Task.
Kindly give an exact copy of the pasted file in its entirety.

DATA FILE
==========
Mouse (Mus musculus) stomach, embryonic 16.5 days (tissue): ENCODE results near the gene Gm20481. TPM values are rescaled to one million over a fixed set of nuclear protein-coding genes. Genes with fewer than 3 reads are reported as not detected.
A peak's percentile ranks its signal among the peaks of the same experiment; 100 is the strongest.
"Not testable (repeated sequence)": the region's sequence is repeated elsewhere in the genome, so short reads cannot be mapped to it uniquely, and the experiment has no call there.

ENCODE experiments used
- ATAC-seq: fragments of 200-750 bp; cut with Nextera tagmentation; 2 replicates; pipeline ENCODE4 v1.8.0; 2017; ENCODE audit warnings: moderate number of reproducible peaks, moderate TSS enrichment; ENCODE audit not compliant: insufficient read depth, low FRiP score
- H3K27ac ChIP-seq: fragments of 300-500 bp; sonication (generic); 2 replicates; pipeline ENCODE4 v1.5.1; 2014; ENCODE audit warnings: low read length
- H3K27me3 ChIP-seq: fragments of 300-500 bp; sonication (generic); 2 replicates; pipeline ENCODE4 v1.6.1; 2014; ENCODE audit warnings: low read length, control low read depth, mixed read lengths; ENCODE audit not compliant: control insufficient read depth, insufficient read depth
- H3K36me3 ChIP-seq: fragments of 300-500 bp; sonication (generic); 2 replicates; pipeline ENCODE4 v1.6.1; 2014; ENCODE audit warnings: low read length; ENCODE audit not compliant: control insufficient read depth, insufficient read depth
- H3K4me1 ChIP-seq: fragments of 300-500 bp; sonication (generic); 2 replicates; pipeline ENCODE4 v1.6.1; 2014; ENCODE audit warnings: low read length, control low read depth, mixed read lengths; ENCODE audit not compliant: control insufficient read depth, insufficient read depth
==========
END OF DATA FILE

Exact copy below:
Mouse (Mus musculus) stomach, embryonic 16.5 days (tissue): ENCODE results near the gene Gm20481. TPM values are rescaled to one million over a fixed set of nuclear protein-coding genes. Genes with fewer than 3 reads are reported as not detected.
A peak's percentile ranks its signal among the peaks of the same experiment; 100 is the strongest.
"Not testable (repeated sequence)": the region's sequence is repeated elsewhere in the genome, so short reads cannot be mapped to it uniquely, and the experiment has no call there.

ENCODE experiments used
- ATAC-seq: fragments of 200-750 bp; cut with Nextera tagmentation; 2 replicates; pipeline ENCODE4 v1.8.0; 2017; ENCODE audit warnings: moderate number of reproducible peaks, moderate TSS enrichment; ENCODE audit not compliant: insufficient read depth, low FRiP score
- H3K27ac ChIP-seq: fragments of 300-500 bp; sonication (generic); 2 replicates; pipeline ENCODE4 v1.5.1; 2014; ENCODE audit warnings: low read length
- H3K27me3 ChIP-seq: fragments of 300-500 bp; sonication (generic); 2 replicates; pipeline ENCODE4 v1.6.1; 2014; ENCODE audit warnings: low read length, control low read depth, mixed read lengths; ENCODE audit not compliant: control insufficient read depth, insufficient read depth
- H3K36me3 ChIP-seq: fragments of 300-500 bp; sonication (generic); 2 replicates; pipeline ENCODE4 v1.6.1; 2014; ENCODE audit warnings: low read length; ENCODE audit not compliant: control insufficient read depth, insufficient read depth
- H3K4me1 ChIP-seq: fragments of 300-500 bp; sonication (generic); 2 replicates; pipeline ENCODE4 v1.6.1; 2014; ENCODE audit warnings: low read length, control low read depth, mixed read lengths; ENCODE audit not compliant: control insufficient read depth, insufficient read depth